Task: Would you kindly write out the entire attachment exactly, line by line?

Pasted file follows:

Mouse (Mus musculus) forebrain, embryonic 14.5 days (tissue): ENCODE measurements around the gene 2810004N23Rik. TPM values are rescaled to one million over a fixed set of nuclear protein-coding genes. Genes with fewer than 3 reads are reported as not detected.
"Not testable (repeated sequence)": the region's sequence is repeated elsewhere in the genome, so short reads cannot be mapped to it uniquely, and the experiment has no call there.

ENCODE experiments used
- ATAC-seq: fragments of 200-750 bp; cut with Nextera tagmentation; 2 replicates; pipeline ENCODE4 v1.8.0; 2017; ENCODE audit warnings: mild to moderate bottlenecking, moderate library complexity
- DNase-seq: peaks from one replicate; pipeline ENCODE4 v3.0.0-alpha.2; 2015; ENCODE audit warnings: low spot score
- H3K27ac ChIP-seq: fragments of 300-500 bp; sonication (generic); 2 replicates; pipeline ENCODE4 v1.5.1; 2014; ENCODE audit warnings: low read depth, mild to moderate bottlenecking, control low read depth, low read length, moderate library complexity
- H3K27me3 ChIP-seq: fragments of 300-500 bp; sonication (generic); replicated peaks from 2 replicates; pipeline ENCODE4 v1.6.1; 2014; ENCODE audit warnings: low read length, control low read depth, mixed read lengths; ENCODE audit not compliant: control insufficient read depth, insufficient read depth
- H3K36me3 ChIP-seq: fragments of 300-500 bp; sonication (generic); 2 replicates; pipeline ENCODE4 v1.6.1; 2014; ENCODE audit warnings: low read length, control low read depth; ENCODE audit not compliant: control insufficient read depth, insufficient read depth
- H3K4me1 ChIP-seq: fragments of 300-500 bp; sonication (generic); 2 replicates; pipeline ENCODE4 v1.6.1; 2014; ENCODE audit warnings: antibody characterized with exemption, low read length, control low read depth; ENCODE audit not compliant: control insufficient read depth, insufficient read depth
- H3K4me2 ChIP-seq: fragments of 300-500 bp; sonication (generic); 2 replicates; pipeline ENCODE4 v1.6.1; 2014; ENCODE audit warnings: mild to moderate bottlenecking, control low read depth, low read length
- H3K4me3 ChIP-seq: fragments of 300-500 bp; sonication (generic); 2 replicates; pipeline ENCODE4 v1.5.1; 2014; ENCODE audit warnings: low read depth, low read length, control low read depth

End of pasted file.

Mouse (Mus musculus) forebrain, embryonic 14.5 days (tissue): ENCODE measurements around the gene 2810004N23Rik. TPM values are rescaled to one million over a fixed set of nuclear protein-coding genes. Genes with fewer than 3 reads are reported as not detected.
"Not testable (repeated sequence)": the region's sequence is repeated elsewhere in the genome, so short reads cannot be mapped to it uniquely, and the experiment has no call there.

ENCODE experiments used
- ATAC-seq: fragments of 200-750 bp; cut with Nextera tagmentation; 2 replicates; pipeline ENCODE4 v1.8.0; 2017; ENCODE audit warnings: mild to moderate bottlenecking, moderate library complexity
- DNase-seq: peaks from one replicate; pipeline ENCODE4 v3.0.0-alpha.2; 2015; ENCODE audit warnings: low spot score
- H3K27ac ChIP-seq: fragments of 300-500 bp; sonication (generic); 2 replicates; pipeline ENCODE4 v1.5.1; 2014; ENCODE audit warnings: low read depth, mild to moderate bottlenecking, control low read depth, low read length, moderate library complexity
- H3K27me3 ChIP-seq: fragments of 300-500 bp; sonication (generic); replicated peaks from 2 replicates; pipeline ENCODE4 v1.6.1; 2014; ENCODE audit warnings: low read length, control low read depth, mixed read lengths; ENCODE audit not compliant: control insufficient read depth, insufficient read depth
- H3K36me3 ChIP-seq: fragments of 300-500 bp; sonication (generic); 2 replicates; pipeline ENCODE4 v1.6.1; 2014; ENCODE audit warnings: low read length, control low read depth; ENCODE audit not compliant: control insufficient read depth, insufficient read depth
- H3K4me1 ChIP-seq: fragments of 300-500 bp; sonication (generic); 2 replicates; pipeline ENCODE4 v1.6.1; 2014; ENCODE audit warnings: antibody characterized with exemption, low read length, control low read depth; ENCODE audit not compliant: control insufficient read depth, insufficient read depth
- H3K4me2 ChIP-seq: fragments of 300-500 bp; sonication (generic); 2 replicates; pipeline ENCODE4 v1.6.1; 2014; ENCODE audit warnings: mild to moderate bottlenecking, control low read depth, low read length
- H3K4me3 ChIP-seq: fragments of 300-500 bp; sonication (generic); 2 replicates; pipeline ENCODE4 v1.5.1; 2014; ENCODE audit warnings: low read depth, low read length, control low read depth